House Republicans battle over committees, reinforce orthodoxy
If you’re not following the internecine warfare among House Republicans, you should tune in. It’s a remarkable illustration of how party discipline is enforced — and how only one side knows how to do it.
At the center of the action is a battle over the Energy and Commerce Committee. Next year a Republican is taking over. Who will it be? The default choice, as of a month ago, was Rep. Fred Upton (R-Mich.), who’s now the ranking member on the Subcommittee on Energy and Environment.
But there’s a problem! Upton is known as a (Republican parents, you may want to cover your children’s ears) moderate. If you can believe this, he once voted to extend health insurance to children of low-income families. And it gets worse. He voted to raise the minimum wage. He voted to increase funding for AmeriCorps. He voted to have the Department of Education create an advisory board on green public schools. He’s flirted with stem-cell research.
But Upton’s worst sin — the one the right is really pounding him for — is … wait for it … voting to phase out incandescent light bulbs. PHASE OUT INCANDESCENT LIGHT BULBS, PEOPLE. Do you know what this means? It’s like socialism, Sharia law, and teh gay all wrapped up in one!
Last month, an extraordinary story ran in Politico. In it, House Republican leaders said that they might let Upton take the chairmanship, but only if they could tell him who to hire as his chief of staff. I talked to a House Democratic staffer about this and he was practically sputtering. “Can you imagine this happening on the Democratic side?” he marveled. “Leadership telling a committee chair who he can hire? You gotta be kidding me!” But the story barely made a ripple. It’s just how the Republican caucus rolls.
Photo: republicanconferenceIn order to defend the republic against the menace of twisty bulbs (and, er, repeal the Democratic health-care reform bill), committee ranking member Texas Rep. “Smoky” Joe Barton is mounting a no-holds-barred campaign for the top spot. Last week, an uncharitable accounting of Upton’s voting record, calling him a “part-time Republican,” circulated on the Hill, and Barton’s office is widely assumed to be the source, though he denies it. The dread fluorescent vote played a lead role in the Upton-bashing. Limbaugh called it “nannyism.” Glenn Beck called it “all socialist.” Barton, meanwhile, has cosponsored a bill that would bring inefficient lights back. (Though it turns out in 2007 he called the incandescent-bulb phase-out an “acceptable compromise.” Whoops!)
Upton has responded by scrambling to the right. He emphasized in a Nov. 15 letter to colleagues that as chairman he’d push a “conservative agenda that focuses on cutting spending, removing the regulatory burden, restoring freedom, keeping government accountable through rigorous oversight, and jobs.” He wrote an op-ed with conservo-jihadist Grover Norquist proposing that every new dollar of federal spending be offset with $1.10 in spending cuts and that the federal Energy Star and weatherization programs be “frozen.” And yesterday he said he would “revisit” the light-bulb bill.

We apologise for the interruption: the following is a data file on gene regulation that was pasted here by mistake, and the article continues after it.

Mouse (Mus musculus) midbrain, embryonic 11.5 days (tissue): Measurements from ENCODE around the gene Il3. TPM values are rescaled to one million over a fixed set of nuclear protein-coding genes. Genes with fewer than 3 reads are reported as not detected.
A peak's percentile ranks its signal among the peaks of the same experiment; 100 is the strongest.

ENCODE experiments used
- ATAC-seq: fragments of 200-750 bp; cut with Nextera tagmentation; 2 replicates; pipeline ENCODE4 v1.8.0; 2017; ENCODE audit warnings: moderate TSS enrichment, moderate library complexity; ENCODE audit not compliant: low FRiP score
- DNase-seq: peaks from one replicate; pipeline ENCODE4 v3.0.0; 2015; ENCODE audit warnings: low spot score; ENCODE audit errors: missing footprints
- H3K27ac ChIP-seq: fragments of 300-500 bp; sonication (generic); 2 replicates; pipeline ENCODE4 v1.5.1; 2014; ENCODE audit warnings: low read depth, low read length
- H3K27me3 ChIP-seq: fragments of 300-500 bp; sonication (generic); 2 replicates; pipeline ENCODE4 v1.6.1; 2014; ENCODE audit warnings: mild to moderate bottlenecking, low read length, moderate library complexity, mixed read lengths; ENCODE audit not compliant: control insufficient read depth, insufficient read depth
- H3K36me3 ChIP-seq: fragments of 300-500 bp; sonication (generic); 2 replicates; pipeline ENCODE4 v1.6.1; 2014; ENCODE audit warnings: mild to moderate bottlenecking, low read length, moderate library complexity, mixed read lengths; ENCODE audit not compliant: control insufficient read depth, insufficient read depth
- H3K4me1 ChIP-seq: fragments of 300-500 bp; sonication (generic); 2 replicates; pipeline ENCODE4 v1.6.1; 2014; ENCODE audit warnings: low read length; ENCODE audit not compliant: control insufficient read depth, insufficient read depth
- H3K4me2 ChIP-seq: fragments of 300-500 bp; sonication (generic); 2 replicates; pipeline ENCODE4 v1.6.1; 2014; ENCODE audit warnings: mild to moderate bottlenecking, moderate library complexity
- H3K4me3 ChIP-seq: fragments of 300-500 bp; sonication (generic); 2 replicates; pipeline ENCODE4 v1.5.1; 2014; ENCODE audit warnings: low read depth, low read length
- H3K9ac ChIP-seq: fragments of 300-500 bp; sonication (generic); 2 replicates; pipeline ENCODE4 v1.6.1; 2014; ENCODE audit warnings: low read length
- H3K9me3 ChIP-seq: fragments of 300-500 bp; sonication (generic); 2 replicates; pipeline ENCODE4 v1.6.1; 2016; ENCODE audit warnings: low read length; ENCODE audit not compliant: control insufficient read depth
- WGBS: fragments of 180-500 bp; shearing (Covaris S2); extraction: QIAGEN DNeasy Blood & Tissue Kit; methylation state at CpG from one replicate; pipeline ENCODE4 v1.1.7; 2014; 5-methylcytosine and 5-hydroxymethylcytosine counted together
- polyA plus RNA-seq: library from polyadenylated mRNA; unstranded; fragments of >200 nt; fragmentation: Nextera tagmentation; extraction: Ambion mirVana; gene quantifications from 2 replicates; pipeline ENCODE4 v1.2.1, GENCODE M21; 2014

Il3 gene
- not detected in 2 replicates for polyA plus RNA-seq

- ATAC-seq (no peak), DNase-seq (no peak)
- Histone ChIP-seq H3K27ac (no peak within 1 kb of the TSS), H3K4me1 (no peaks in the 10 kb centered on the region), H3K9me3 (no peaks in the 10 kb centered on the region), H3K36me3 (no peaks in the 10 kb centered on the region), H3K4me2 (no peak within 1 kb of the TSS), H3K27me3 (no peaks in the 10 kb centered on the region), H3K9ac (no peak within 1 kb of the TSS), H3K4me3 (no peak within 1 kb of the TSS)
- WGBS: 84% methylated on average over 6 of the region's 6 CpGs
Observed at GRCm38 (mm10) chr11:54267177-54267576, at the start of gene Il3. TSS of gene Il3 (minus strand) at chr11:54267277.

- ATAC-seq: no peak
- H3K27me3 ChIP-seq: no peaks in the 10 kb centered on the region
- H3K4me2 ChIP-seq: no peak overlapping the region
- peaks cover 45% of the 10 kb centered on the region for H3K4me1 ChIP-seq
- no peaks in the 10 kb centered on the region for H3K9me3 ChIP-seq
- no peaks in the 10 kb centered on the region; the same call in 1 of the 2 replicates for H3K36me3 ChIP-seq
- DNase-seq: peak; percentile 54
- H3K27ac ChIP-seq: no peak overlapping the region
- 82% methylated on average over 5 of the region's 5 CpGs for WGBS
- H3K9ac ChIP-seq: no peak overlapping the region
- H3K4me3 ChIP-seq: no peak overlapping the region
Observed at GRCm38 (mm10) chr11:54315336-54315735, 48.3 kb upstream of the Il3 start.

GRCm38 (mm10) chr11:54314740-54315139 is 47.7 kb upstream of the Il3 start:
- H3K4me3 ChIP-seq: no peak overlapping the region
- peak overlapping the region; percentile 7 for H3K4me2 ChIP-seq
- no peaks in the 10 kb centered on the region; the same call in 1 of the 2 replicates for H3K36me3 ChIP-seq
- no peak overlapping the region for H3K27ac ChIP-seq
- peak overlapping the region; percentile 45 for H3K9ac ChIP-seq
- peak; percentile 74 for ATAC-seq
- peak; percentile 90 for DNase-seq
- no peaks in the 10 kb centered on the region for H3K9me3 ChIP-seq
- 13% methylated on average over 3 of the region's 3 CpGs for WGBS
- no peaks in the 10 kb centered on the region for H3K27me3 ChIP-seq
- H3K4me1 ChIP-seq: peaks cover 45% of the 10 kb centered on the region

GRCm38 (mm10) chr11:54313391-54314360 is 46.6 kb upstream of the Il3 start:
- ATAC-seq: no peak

Now, House Republican leadership hates Joe Barton, and not just because he apologized to BP in June and put them in a state of high political flummoxation. He also challenged John Boehner for minority leader in 2006 for no good reason, and frankly he’s just kind of a dick. He would have to get a waiver from the House Steering Committee to be chair, as there is a six-year term limit on the position (he’s arguing it doesn’t count if you’re in the minority). His chances aren’t great, but he’s weakened Upton.
Photo: EnergyTomorrowFor politicians, weakness is blood in the water, so Barton’s brazen power grab has been followed by … an even more brazen power grab. Yesterday, Rep. Doc Hastings (R-Wash.), head of the House Natural Resources Committee, sent a letter to his colleagues urging them to move jurisdiction over energy out of Energy and Commerce and into his committee. Natural Resources is stacked with conservative Republicans, so putting energy there would certainly please industry lobbyists.
Amusingly, Barton took time out from stabbing Upton in the back to decry Hastings’ move as “old-time, K Street politics.” (Barton has gotten more money from the oil and gas industries than any other member of the House, so he knows K Street politics.) Upton’s up in arms too.
Hastings’ bid, like Barton’s, is unlikely to succeed. But even if Upton comes out of all this on top, the message has been received loud and clear: Do not deviate from the party line or you will pay a heavy price. It’s the same message Sen. Lindsey Graham (R-S.C.) got earlier this year, the same message all the Tea Party primaries sent.
This is how Republicans enforce discipline and orthodoxy, pushing the
median caucus ideology ever farther right. There is no corresponding push to the left on the Democratic side, nor any corresponding discipline. Instead there’s public bickering from conservative House Dems who want to drag their party right. The institutional and personality differences between the parties have never been more starkly on display.